Someone recently bought our

students are currently browsing our notes.

X

Britain In The International Economy Notes

Economics Notes > Economic History of Modern Britain Notes

This is an extract of our Britain In The International Economy document, which we sell as part of our Economic History of Modern Britain Notes collection written by the top tier of University Of Birmingham students.

The following is a more accessble plain text extract of the PDF sample above, taken from our Economic History of Modern Britain Notes. Due to the challenges of extracting text from PDFs, it will have odd formatting:

Lecture 4 - Britain in the International Economy: 1919-39 Trade, finance and the Gold Standard Decline of internationalism GB economy les s integrated with the rest of world by 1939. Between wars less integration, before there is more.

* 1913 international trade and services 30% GDP (doesn't exceed this until after WWII), up to 15% by 1938

Causes of trade decline Reflective of slow growth in world trade (1930s mainly), although world output did grow faster than world trade between the wars. Reflective of a loss in market share; most significant in manufactured good making up the bulk of GB exports.

* Share in manufacturing world trade. (GB) 1913 - 29.9% to 22.4% in 1937. (USA) 1913 - 12.6% to 19.6% in 1937. Main period of fall is 1920s

Invisible Trade Income from such trade becomes less important, as shipping income declines as world trade reduces. Overseas investment

* Declines with new overseas loans in 1920s before practically stopping in the 1930s. Diminishing B of P surplus reduces funds available for overseas investment. o Before 1914 net GB capital exports of c.PS200m per year, down to c.PS100m in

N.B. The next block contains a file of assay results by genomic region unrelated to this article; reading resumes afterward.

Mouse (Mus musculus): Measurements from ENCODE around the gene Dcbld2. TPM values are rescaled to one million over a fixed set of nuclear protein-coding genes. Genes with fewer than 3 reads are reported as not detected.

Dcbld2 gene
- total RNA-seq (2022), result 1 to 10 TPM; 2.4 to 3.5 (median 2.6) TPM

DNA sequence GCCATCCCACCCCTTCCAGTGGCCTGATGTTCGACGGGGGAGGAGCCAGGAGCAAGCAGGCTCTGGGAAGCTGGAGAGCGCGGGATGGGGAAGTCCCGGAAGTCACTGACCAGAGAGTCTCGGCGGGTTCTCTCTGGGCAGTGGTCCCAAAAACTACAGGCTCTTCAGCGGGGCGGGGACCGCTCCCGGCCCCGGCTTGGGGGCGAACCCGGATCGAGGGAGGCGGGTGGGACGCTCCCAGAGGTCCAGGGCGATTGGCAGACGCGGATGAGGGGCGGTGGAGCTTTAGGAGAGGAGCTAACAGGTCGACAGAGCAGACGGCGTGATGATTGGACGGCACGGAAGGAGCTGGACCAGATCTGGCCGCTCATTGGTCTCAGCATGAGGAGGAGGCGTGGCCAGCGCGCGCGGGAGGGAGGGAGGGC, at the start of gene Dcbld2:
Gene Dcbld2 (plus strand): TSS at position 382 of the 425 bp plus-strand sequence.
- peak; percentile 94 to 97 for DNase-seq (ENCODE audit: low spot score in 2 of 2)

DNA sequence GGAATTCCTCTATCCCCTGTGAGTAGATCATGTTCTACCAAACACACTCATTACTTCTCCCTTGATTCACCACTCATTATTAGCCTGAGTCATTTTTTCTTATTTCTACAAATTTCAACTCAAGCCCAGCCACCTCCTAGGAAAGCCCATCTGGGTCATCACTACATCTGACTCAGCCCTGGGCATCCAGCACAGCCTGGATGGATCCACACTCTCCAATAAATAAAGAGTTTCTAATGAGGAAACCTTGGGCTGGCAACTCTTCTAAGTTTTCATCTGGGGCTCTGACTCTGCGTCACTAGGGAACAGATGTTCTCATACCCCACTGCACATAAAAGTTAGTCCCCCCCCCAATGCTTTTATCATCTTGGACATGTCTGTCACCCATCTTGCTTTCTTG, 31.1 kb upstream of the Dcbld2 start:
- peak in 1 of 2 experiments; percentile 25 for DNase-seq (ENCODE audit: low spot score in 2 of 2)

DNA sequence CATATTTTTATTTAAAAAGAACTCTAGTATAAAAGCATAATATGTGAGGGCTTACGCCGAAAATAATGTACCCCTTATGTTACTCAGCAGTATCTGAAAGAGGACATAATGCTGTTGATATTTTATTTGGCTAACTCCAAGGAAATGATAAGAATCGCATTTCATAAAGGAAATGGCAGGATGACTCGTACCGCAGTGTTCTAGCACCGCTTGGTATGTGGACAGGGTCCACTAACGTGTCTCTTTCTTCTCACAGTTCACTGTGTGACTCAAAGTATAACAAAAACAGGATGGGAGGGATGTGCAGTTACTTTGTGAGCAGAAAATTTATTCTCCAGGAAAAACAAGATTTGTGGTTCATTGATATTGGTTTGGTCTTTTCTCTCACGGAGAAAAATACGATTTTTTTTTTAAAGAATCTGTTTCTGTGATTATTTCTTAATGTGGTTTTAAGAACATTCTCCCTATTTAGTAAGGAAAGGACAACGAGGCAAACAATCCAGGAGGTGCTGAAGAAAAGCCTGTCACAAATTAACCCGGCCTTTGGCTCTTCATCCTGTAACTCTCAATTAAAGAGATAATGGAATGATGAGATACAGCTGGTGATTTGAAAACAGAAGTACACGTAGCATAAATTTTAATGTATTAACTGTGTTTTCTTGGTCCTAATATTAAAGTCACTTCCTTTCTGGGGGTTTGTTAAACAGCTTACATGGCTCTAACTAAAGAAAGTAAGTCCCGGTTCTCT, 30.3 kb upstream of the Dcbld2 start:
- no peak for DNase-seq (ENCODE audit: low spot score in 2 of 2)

1920. * GB no more a major capital exporter.

Gold Standard The change in the GB economy was unexpected in 1918, assumption that prosperity depends on international trade and finance. The situation before 1914 was seen as the norm BUT this requires free trade and the Gold Standard which had 2 requirements:

* Currency freely convertible into gold.

* Convertible at a fixed rate 1870-1914 all major currencies were on the gold system -fixed currency system (PS1 always
$4.86). GB on GS pretty much always except from Napoleonic wars. 1914-19

* War badly disrupts gold standard - it basically stops. o Currencies didn't really fluctuate but the war meant hostility so gold couldn't be moved between countries.

* Inflation precludes maintaining gold parity 1919 o PS allowed to float, quickly falls to a low of $3.20

* Most other countries come off gold, (not USA), but there is a commitment to restoring the gold standard. Return to gold 1920-25

* Bank of England want to return to full $4.86 asap, EU post-war disruption means process takes longer than expected.

* Sterling's value increased by tight monetary & fiscal policies before the return to Gold 1925, announcement made by Churchill (current chancellor of the exchequer). Other countries follow (Ger 1924, Fr 1926) Why return?

Buy the full version of these notes or essay plans and more in our Economic History of Modern Britain Notes.